"I can't possibly refute that," he said, tightening his arm around her tiny waist. Was it because she was forbidden to him that he wanted her? She was a kida college freshmanand he had finished college two years earlier. He was too old for her, but she beguiled him. He wasn't cutting short the dance or the evening.
"We're going to forget my brother. I'm of age, and I can take care of myself."
He should have heeded that challenge and kept her brother in his thoughts. Instead, he wiped Sloan clean out of his mind. Even the undercurrent of guilt swiftly washed away.
A fast number played next, and as they danced, she shed the tiny blue jacket, revealing a tight spaghetti-strapped dress that took his breath away. He wanted to unfasten her updo, and impulsively he reached out and removed the pins. A cascade of pale yellow-gold hair fell over her shoulders, and his heart raced with excitement.
As she danced, her sexy moves fueled his fiery attraction. Whatever he felt, she gave indications she shared the same sizzle.
They continued into the next dancea balladand he drew her closer this time. Her silky hair held a faint, inviting scent ofjasmine and orange blossoms.
Slow dancing became a torment. Soft, warm, curvaceous in his arms, she fit perfectly against him. Her full lips made him want to kiss her. How would she taste? How would she respond?
During a break between dances, they sat on the darkened terrace, drinking champagne while they flirted with each other. How much of the night had been because of the effects of the champagne? He wished he could blame it all on the bubbly, but he knew he couldn't. A hot, intense attraction had flared the first moment they had looked into each other's eyes.
It was one o'clock in the morning when she said she should leave the reception and get back to her hotel room. He took her to her hotel, and they stopped in the bar for a drink. Within minutes they were headed to her room. The moment he closed her door, he reached for her, drawing her into his embrace while he leaned down to kiss her.
Wrapping her arms around his neck, she returned the electrifying kiss, which fanned desire to a blazing intensity. He had only planned on having a nightcap and then kissing her good-night, but his sensible plans were forgotten instantly. Instead, white-hot passion consumed him. She was as eager as he was. He wanted her as he had never wanted anyone before. Able to fight no longer, he surrendered.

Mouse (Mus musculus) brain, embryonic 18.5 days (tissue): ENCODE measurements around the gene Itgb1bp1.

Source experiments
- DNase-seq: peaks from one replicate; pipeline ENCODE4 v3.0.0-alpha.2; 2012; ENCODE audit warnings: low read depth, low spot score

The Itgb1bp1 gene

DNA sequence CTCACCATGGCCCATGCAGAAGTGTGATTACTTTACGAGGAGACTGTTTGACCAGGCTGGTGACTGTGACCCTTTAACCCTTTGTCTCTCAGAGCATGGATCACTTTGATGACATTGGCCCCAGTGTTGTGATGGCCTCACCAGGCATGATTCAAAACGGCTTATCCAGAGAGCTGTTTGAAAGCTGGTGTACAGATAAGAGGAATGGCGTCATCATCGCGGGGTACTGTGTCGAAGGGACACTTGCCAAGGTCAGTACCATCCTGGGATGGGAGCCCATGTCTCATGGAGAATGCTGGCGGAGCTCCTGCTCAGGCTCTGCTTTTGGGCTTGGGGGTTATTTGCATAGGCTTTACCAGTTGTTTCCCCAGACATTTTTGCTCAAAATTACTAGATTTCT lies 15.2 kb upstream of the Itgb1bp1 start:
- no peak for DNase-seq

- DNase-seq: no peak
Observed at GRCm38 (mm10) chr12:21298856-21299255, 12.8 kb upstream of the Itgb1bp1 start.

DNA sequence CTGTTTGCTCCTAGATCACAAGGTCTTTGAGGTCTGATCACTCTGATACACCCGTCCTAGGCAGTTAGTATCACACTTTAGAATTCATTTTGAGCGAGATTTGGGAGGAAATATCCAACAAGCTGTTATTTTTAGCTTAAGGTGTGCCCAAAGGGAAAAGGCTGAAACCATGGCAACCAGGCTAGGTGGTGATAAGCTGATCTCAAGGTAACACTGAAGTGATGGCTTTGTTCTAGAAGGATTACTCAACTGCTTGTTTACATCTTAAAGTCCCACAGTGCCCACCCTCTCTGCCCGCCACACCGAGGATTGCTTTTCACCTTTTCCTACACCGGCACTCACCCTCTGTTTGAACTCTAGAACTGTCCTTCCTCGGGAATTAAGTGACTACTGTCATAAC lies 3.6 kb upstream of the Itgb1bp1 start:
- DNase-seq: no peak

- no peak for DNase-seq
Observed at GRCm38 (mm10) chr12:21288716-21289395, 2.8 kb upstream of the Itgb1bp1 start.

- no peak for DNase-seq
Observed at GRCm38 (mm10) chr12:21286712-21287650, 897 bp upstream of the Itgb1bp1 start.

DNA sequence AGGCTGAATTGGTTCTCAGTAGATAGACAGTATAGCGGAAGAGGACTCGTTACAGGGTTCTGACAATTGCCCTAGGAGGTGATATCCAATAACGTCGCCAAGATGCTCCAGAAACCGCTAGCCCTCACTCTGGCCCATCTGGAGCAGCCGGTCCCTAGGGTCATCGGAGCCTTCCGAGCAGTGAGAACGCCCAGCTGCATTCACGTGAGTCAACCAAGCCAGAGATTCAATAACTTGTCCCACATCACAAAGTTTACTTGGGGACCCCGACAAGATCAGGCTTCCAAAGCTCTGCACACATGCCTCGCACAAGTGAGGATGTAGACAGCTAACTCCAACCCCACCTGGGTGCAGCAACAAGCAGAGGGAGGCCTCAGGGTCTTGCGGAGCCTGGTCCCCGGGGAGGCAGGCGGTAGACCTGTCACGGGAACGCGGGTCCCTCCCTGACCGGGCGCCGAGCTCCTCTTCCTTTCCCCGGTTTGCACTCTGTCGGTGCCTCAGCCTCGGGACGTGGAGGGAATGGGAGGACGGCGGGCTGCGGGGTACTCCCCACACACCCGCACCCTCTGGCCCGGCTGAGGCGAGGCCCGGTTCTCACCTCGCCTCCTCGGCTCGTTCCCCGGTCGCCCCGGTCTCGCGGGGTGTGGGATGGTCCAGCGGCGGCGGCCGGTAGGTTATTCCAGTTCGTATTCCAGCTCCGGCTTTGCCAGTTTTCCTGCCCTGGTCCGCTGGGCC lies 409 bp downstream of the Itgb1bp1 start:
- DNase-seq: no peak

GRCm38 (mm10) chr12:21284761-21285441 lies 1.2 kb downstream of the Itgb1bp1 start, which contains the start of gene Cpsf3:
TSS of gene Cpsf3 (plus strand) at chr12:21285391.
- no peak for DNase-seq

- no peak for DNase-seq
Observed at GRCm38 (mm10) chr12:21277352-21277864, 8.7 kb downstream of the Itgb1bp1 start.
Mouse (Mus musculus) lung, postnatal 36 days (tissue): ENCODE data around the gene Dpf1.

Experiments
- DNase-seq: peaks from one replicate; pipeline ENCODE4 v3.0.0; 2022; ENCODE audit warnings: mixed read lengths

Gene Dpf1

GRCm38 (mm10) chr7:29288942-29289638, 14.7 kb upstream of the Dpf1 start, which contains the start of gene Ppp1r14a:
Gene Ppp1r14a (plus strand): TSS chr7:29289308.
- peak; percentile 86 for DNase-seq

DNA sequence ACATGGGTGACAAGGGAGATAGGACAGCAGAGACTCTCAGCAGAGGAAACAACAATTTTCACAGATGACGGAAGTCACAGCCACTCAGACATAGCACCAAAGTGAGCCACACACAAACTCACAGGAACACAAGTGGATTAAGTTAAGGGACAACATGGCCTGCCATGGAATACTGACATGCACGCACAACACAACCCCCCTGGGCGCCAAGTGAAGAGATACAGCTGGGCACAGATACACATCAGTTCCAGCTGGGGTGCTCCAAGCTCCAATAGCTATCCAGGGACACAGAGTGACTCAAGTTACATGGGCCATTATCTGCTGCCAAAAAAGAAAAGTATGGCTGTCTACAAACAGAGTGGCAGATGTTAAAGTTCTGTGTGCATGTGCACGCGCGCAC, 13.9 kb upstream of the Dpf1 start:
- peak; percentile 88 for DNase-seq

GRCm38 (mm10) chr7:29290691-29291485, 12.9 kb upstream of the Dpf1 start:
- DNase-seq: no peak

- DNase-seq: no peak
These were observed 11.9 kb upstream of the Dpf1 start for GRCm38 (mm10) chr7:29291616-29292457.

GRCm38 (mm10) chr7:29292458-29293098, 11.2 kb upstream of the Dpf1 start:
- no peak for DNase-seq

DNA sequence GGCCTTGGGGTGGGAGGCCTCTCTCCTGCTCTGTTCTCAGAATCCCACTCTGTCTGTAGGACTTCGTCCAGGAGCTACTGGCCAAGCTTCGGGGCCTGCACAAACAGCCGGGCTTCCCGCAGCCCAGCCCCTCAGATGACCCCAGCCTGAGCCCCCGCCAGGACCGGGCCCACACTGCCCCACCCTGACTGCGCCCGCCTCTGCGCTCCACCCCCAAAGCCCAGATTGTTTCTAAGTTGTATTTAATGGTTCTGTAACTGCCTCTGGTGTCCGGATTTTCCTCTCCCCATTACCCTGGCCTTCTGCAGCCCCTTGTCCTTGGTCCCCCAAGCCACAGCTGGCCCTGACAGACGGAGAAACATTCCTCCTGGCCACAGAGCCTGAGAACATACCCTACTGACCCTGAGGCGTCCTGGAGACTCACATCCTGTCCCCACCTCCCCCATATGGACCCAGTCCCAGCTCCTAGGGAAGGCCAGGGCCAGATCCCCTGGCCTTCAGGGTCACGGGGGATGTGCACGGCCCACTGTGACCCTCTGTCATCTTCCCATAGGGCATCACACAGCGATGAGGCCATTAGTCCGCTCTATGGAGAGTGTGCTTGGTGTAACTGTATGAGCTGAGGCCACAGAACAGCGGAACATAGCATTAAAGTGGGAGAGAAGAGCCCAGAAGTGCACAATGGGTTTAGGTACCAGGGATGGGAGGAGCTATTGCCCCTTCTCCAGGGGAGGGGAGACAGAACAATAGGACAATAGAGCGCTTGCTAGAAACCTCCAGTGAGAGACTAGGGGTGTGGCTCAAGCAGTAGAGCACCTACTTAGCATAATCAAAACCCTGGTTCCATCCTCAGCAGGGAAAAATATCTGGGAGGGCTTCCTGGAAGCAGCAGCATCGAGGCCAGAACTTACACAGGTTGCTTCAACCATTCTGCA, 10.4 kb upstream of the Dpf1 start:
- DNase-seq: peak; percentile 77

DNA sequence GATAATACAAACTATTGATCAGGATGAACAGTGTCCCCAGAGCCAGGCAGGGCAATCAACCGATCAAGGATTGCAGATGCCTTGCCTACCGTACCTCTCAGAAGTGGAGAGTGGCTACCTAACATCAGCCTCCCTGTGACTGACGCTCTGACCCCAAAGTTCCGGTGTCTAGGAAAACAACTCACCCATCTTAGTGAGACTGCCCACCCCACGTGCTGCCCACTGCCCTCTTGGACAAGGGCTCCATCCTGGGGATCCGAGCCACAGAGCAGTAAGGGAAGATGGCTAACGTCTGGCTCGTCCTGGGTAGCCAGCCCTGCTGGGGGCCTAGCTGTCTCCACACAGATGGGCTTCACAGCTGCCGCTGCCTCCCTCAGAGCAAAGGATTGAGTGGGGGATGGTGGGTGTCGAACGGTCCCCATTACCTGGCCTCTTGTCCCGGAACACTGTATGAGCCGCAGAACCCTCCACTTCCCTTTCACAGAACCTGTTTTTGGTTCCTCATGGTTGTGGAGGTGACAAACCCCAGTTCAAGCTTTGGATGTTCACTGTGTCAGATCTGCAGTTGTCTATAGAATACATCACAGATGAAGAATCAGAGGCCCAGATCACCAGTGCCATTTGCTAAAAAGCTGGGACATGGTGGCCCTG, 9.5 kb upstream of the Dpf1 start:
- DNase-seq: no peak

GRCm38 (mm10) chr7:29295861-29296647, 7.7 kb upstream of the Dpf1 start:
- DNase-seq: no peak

Naked. Passionate. A virgin. All of those described the woman he took to bed. That she was innocent shocked him, briefly cooling his ardor, making him pause in their love-making. But then she wrapped those enticing legs around him and whispered a sigh in his ear and he was lost. He could never say no to her. So he made love to her, discovering a passionate woman and an ardent partner, whom he knew he'd never forget.
Later they showered together and made love again. The second time he took it slowly, with more than an hour of foreplay, trying to make it as great for her as possible by dedicating himself to pleasuring her.
She was like a flame, igniting his passion, burning it, until it finally devoured him, leaving him spent.
With the light of day, however, came reason.
They knew they could not see each other again because there was no future in it. Allison had college to get through. He had a career that was commencing, and they both had Sloan to contend witha friend Jared did not want to hurt and a brother she wanted to keep happy.
So they agreed the nightthe wonderful searing nightwould be their secret.
He gave her a sweet, fleeting kiss goodbye at the door of her hotel room and walked away .
Jared inhaled deeply. Wiping his brow as if to erase the memories that had haunted him for six years, he shoved away from his desk, the iPad notes long forgotten. With little provocation, he remembered that night with Allison as if it had happened yesterday. And he remembered her still.
They had never had contact again. Through the years, each of them had guarded the secret, kept their promises to never contact each other. He had seen her brother often at charity events, college football games, rodeos, occasional meetings if their businesses crossed paths and more recently in a breakfast club. But never in those encounters had he said a word to Sloan about Allison.
The last time he had seen Sloan, her brother had casually mentioned that she was thinking about marrying some guy. The news gave Jared a peculiar stab of pain that he shook off as ridiculous. She meant nothing to him. He had merely shared one night of passion with her. A night that was buried in silence, although never really forgotten.
Right now he could recall the entire night, moment by moment. His memory was flawless, he was sure, of making love to her, her passionate responses, her softness, her enthusiasm.